Optometry is a unique healthcare profession; in most practices, it is a marriage between medical and retail.
Although having an optical can be an exciting endeavor, most optometrists did not go into the field to own a retail location. They are in the business of helping people and often feel awkward “selling” their patients products like glasses.
That’s why prescribing with a purpose is so important. When you prescribe glasses to meet patient needs, you are fixing an issue, not selling them a product. Here are some of the most common problems you may face in practice, along with prescribing solutions to meet your patients' visual needs.
Problem 1: Student can’t see the board with their reading glasses
Solution: Anti-fatigue lenses.
Anti-fatigue lenses are a great option for your pre-presbyopic patient who has near work glasses but has stopped wearing them because they don’t like having to take them on and off. I find this to be a common complaint for my college-age patients who are in a much larger lecturer hall. The anti-fatigue lenses allow the wearer to see clearly at distance while giving a boost to her focusing system when looking down for reading.
This allows the wearer to keep the glasses on when distance and near viewing is required. If your patient’s near needs exceed that of anti-fatigue lenses you can move them into a progressive lens design. This same prescription with a purpose strategy can be applied to presbyopic patients complaining of having to take on and off reading glasses. Moving them to progressive lenses will alleviate this issue.
Problem 2: Presbyopic patient can’t see the computer screen with progressive lenses
Solution: Computer-specific glasses (either single vision or progressive)
Although most people want to experience comfortable vision all day long with one pair of glasses, optometrists know this is often not possible, especially for presbyopes. A little patient education goes a long way in prescribing with purpose for the computer.
Once you educate patients that progressive lenses are not meant for long-term, desktop computer viewing since the computer prescription is located lower in the lens, they begin to realize their problems with the progressive on the computer are not because of prescription or measurement error, but a limitation of the lens design. This makes it easy to prescribe computer glasses for this specific task.
I’m always surprised how many of my returning patients go out of their way to thank me for prescribing computer glasses because their eyes now feel so much better while working on the computer. This situation also offers the opportunity to introduce multifocal contact lenses since they are not position-specific. Many patients are not aware that there are contacts that can help them see both distance and near.
Problem 3: Patient has tried progressive lenses previously but could never adapt
Solution: Recommending the newest technology progressive lenses or lined bifocal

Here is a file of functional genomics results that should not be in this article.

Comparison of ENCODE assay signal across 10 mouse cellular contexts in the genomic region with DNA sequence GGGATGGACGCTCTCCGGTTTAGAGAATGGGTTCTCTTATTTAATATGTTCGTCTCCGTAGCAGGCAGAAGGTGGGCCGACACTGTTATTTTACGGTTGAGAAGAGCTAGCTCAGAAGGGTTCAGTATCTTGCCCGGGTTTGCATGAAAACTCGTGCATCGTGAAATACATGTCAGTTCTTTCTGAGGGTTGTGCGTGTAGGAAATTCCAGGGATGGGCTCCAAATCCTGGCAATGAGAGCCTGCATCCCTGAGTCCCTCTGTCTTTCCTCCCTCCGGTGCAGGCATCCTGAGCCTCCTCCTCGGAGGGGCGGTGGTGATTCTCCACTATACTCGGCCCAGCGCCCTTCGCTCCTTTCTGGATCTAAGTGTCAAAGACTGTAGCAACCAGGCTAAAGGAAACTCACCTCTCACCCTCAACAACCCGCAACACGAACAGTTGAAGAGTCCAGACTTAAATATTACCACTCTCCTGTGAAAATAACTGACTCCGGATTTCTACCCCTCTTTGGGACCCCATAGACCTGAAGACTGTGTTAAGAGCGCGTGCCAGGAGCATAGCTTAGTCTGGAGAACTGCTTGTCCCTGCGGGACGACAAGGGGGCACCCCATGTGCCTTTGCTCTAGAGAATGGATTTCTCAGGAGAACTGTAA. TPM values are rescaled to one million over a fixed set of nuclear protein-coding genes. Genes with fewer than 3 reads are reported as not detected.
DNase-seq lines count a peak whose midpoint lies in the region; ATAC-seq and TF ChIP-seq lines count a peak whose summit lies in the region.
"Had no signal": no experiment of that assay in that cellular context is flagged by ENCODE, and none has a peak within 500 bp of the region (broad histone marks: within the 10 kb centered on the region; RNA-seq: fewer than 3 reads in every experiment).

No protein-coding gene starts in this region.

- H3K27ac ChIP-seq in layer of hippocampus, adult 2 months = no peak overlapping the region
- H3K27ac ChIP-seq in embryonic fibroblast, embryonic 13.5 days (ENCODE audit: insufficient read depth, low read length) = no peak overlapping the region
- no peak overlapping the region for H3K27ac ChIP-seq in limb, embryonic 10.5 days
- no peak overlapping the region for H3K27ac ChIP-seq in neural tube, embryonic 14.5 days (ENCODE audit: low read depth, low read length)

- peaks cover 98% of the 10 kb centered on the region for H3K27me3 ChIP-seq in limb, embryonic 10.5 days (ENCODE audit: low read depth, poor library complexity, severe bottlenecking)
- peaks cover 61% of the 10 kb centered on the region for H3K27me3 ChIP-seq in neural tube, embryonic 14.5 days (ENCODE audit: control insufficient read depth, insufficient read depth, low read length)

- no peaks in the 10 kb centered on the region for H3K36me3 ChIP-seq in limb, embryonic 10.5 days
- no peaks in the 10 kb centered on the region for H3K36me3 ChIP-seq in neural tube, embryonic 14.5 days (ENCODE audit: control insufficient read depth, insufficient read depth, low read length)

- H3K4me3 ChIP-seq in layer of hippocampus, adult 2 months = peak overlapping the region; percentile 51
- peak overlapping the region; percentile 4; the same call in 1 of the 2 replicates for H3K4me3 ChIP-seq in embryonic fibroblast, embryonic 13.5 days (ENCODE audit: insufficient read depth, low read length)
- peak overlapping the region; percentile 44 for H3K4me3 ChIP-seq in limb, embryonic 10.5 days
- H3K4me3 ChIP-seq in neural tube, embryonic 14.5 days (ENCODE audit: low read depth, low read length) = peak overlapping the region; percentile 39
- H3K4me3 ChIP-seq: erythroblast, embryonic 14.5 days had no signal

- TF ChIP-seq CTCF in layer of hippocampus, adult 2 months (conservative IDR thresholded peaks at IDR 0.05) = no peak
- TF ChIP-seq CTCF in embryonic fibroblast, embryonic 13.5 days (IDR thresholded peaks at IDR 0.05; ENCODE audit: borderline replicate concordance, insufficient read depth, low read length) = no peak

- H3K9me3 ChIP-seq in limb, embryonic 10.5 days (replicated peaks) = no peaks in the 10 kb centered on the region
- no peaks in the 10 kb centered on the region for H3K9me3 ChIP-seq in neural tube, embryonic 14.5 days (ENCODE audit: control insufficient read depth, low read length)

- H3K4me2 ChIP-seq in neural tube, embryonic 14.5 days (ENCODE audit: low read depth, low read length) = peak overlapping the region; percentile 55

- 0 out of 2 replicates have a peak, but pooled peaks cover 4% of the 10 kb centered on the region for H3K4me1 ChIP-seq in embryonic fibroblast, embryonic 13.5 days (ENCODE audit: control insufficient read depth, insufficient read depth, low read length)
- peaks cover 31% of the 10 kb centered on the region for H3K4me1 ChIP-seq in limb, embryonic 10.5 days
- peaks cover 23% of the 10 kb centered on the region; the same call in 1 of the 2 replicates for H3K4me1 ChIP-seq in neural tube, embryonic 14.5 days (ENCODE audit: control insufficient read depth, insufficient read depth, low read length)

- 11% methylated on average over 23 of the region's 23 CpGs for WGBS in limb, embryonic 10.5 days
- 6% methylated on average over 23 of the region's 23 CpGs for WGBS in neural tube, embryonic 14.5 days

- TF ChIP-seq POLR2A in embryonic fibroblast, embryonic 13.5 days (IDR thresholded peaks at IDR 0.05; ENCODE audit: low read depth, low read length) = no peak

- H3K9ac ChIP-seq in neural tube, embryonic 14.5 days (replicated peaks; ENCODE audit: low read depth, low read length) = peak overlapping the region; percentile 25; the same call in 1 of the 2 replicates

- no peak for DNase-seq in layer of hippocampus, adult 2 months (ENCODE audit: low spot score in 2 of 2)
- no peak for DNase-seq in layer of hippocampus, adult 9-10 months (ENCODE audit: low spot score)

In these cases, I always ask my patient where they purchased their previous progressive lenses. Optometrists know that not all progressive lenses are created equal, but most laypeople do not. Patients are often looking for the least expensive lenses, which we know means older and harder to adapt to lens designs.
For these patients, I educate them on the differences between progressive lenses and then prescribe the latest technology progressive lens. Further, for patients who will self-report being “very sensitive to change” or who have vertigo issues, I do not recommend retrying a progressive lens in the newest design. Instead, I recommend a lined bifocal and/or multifocal contact lenses. I educate my patient on how a line-bifocal should not stimulate vertigo like progressive lenses because of the simpler lens design.
Those patients who are tired of switching from distance to near glasses are usually happy to give it a try. For those who do not want a line on their lenses, multifocal contact lenses can be a good option. Again, they should not stimulate vertigo like a progressive lens.
Problem 4: Patient can’t see well out of their non-prescription sunglasses when enjoying their hobby
Solution: Prescription sunglasses
This, to me, is the easiest example and opportunity to prescribe with a purpose in order to problem-solve. It always surprises me how many patients are unaware they can get prescription sunglasses.
This is especially true for your presbyopic patients who often tell you how they are layer readers on top of their sunglasses to see up close. They are thrilled to purchase a pair of sunglasses that they can see well out of at all distances.
Takeaways for prescribing with a purpose
Engaging with your patients and taking the time to really understand and ask questions about hobbies, work, and lifestyle during your exam helps draw out vision-based complaints.
You can then prescribe with a purpose by offering specific product-based solutions to meet their visual needs and provide them with an unmatched experience.